The constitution of Guyana has term limits for the nation’s President. With term limits not up for referendum it is apparent that some politicians are trying to become Executive President for life through a selection process by parliamentarians and not the electorate.
I firmly believe that Presidents and Prime Ministers should be elected by the people.
Leaders shouldn’t be imposed on the people.
The NDC champions accountability, transparency and good governance. Are Naxim Burke and the NDC leadership satisfied that these noble principles will be advanced and promoted with constitutional reform. I really don’t think so. A dark and ominous cloud is hanging over the process.
Nazim Burke and the NDC shouldn’t give Keith Mitchell, Peter David and Chester Humphrey the opportunity to create a one party state in Grenada. It is no secret that is the long term object of this trio.
Peter David allegedly made this abundantly clear a few months ago.
While there is a need for constitutional reform, I am in agreement with an individual known as Rullow who indicated Grenada needs a new constitution, however not under this present construct.
Time is quickly running out. With only six months to go, Hon Nazim Burke and the NDC need to get into gear immediately after the carnival and take the position of the party to the people. The party needs to come up with its own list of items that they would like to see voted on, including the issue of term limits.
The party shouldn’t wait and go into the referendum blindly; neither should it fail to demonstrate strong and decisive leadership.
Nazim Burke has the potential and capability to lead the party effectively into this process. He should use the referendum as a test run for the upcoming national elections. I am certain that Keith Mitchell and Peter David will use the February 10 referendum to gain any political mileage they can as they aspire to create their one-party state.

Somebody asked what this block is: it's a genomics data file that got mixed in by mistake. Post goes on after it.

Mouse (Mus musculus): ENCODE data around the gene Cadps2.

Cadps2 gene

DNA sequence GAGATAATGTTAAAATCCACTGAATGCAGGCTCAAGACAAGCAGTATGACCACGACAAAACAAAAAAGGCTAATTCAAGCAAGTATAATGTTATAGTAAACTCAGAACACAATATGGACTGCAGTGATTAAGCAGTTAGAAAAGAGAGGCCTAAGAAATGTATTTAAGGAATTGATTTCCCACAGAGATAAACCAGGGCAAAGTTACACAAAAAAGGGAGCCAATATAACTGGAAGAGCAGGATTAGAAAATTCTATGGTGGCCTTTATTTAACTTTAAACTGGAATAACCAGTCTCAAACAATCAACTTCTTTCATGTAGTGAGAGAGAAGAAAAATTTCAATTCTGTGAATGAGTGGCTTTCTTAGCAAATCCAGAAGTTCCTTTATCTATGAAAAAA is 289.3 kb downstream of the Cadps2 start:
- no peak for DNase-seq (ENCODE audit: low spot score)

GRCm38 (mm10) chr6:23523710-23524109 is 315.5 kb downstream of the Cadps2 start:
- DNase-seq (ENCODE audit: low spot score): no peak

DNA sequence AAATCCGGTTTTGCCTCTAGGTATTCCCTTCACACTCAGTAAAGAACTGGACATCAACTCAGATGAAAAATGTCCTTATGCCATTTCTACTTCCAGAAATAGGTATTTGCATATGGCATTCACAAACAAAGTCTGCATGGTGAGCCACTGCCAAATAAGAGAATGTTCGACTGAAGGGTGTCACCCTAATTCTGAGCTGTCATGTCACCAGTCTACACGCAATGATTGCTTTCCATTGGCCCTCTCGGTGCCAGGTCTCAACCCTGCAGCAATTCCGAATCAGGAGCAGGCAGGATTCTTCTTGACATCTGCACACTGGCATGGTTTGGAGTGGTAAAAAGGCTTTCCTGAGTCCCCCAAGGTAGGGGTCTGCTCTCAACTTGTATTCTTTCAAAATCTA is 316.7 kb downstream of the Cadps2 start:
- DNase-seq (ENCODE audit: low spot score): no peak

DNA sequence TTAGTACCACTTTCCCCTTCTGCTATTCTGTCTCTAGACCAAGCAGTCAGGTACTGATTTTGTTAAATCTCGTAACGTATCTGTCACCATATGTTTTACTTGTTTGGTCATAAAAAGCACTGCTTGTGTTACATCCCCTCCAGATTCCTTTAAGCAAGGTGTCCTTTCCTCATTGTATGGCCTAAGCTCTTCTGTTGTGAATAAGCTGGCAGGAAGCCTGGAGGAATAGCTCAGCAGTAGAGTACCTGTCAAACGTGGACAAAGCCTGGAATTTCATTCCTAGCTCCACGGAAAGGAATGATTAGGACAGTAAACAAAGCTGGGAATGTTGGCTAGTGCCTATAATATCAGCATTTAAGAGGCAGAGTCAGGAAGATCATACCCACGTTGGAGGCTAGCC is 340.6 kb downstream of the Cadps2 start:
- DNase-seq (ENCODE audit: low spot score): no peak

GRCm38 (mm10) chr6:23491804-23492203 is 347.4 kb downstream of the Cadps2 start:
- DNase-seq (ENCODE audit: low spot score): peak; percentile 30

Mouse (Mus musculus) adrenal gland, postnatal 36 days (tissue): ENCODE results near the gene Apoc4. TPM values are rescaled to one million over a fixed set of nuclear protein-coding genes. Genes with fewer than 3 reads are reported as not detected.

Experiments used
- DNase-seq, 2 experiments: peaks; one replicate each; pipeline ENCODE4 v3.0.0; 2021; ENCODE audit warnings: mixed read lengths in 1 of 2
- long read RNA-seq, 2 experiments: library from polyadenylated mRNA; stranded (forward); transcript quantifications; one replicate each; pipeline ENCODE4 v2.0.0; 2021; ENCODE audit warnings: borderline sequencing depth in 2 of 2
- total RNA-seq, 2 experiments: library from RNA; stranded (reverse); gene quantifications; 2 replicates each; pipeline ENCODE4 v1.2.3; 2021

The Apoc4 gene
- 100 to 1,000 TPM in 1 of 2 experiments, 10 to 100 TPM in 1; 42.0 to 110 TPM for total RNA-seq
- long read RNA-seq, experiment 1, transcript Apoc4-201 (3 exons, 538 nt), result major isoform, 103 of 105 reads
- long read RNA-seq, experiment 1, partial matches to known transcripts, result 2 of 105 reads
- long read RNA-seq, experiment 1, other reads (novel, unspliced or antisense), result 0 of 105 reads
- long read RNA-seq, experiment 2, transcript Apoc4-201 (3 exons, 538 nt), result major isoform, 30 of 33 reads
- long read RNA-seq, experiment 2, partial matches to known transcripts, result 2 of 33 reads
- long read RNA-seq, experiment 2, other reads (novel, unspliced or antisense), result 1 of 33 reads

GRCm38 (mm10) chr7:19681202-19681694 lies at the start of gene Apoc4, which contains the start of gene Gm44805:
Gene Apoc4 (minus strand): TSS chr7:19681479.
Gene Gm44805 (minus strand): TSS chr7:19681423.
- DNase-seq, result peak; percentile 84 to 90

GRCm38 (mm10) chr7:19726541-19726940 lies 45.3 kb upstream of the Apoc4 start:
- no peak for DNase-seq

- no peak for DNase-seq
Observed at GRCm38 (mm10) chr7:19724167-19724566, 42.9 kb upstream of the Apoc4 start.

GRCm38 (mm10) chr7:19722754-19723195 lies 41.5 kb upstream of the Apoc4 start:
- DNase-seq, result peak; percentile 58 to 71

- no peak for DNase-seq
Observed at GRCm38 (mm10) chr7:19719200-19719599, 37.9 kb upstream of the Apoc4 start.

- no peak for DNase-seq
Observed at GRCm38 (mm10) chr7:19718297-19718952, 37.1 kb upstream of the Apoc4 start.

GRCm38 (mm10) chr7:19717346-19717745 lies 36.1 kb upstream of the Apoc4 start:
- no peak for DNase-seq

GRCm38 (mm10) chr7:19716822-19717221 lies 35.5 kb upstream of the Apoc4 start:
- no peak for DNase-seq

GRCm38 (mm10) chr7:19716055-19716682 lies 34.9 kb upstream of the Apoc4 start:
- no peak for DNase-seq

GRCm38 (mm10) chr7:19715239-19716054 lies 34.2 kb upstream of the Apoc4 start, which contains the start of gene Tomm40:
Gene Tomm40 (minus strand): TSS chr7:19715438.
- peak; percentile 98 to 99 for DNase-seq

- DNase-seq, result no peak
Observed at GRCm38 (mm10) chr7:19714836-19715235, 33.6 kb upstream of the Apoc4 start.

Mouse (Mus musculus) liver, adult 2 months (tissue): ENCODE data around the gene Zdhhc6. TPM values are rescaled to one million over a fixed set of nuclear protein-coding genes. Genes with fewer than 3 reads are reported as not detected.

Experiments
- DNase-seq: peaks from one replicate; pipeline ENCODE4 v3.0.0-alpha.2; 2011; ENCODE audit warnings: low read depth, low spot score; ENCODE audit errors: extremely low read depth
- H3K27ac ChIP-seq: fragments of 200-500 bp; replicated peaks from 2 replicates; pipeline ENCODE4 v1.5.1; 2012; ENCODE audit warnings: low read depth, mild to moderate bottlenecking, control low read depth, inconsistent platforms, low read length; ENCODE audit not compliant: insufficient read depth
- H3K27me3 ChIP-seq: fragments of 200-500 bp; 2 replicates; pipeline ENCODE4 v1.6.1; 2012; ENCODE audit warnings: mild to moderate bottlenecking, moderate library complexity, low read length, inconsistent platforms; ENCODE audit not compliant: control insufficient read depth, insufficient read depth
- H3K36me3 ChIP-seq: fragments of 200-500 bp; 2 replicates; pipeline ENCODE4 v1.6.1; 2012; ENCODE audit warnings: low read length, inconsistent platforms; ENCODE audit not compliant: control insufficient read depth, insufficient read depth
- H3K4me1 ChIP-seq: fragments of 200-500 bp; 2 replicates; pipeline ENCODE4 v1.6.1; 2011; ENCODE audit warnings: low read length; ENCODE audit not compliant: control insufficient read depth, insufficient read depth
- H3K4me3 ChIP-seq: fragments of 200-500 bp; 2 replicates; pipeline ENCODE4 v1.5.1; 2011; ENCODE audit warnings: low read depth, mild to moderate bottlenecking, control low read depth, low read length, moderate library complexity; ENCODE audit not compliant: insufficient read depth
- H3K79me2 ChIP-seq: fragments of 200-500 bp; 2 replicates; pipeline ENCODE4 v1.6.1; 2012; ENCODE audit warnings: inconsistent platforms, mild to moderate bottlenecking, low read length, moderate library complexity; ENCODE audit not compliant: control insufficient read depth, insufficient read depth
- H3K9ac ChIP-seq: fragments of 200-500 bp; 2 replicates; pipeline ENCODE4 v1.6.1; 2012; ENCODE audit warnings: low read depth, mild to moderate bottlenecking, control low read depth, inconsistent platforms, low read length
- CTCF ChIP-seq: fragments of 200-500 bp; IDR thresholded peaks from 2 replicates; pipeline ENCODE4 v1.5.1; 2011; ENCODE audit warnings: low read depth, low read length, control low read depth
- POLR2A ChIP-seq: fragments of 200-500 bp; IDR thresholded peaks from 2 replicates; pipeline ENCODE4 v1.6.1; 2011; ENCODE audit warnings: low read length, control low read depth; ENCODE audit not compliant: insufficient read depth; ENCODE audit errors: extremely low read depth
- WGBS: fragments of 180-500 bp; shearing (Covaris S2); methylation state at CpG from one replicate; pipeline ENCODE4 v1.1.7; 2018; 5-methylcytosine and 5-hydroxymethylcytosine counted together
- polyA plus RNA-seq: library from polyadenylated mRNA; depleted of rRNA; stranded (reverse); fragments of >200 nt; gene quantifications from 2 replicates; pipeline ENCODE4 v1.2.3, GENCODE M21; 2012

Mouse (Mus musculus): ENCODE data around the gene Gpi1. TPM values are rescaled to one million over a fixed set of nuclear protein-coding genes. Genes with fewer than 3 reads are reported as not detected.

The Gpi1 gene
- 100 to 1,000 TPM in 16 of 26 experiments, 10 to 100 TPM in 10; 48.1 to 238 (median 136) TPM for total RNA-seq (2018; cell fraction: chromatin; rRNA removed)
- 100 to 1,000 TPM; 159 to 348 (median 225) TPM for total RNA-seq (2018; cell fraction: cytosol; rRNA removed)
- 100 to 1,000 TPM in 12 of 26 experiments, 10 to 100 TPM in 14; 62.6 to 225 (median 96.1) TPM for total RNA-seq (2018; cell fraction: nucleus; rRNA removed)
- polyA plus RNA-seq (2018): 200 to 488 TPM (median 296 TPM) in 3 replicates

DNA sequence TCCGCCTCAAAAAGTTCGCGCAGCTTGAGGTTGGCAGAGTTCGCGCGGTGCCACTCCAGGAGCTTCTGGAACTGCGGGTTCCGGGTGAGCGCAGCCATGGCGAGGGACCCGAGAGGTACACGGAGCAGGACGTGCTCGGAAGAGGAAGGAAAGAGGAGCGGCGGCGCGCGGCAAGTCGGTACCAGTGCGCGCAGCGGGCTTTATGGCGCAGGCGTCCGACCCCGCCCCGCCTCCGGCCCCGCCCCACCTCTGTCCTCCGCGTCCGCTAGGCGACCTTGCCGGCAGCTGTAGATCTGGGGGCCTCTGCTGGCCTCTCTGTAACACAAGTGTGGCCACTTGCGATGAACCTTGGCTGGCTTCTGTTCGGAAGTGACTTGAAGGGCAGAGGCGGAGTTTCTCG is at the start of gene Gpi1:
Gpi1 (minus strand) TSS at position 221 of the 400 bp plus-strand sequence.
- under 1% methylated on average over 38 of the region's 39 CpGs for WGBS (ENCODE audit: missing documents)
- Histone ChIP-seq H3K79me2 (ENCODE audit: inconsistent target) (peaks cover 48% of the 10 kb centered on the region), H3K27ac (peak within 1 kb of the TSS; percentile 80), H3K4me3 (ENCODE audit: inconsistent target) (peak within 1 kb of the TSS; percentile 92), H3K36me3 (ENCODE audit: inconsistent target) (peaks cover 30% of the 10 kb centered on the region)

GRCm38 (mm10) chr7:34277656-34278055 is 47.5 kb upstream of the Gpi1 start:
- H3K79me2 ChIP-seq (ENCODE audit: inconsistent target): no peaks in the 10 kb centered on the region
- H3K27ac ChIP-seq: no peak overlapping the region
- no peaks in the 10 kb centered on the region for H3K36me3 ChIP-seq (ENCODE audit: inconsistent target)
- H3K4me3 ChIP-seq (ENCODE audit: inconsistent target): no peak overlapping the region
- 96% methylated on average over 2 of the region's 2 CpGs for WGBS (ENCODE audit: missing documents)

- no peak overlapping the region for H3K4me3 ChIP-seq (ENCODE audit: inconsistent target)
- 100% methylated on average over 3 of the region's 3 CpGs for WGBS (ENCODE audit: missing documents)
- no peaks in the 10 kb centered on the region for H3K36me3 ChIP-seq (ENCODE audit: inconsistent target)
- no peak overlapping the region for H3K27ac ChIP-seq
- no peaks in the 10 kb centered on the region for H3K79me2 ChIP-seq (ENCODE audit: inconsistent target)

NDC supports constitutional reform in principle since the party started the process, however Naxim Burke must ensure that any referendum that the party engages in is a win for Grenada, the party and its supporters and not an exercise in futility or one which advances the political interest of any specific individual or gang.
There is a possibility that the referendum can pass even if the NDC doesn’t support the process. This can however happen only if Nazim Burke and leadership of the NDC are not decisive, resulting in many supporters of the party boycotting the referendum.
It is expected that the supporters of the NNP will vote in the affirmative even if they don’t know what they are voting for. Such is the culture of the diehard NNP supporters.
The supporters of the NDC and independent voters are therefore looking to Nazim Burke for leadership and guidance as February 10, 2015, approaches. This is serious business and it must be handled in like manner. Burke must get up and get. Time is running out. He needs to know that bad men prosper when good men remain silent.
Grenada is at the crossroads and it will only take good leadership to bring the country back on a straight path. Nazim Burke, you can do it.
Stand up and be counted. Grenadians are depending on you.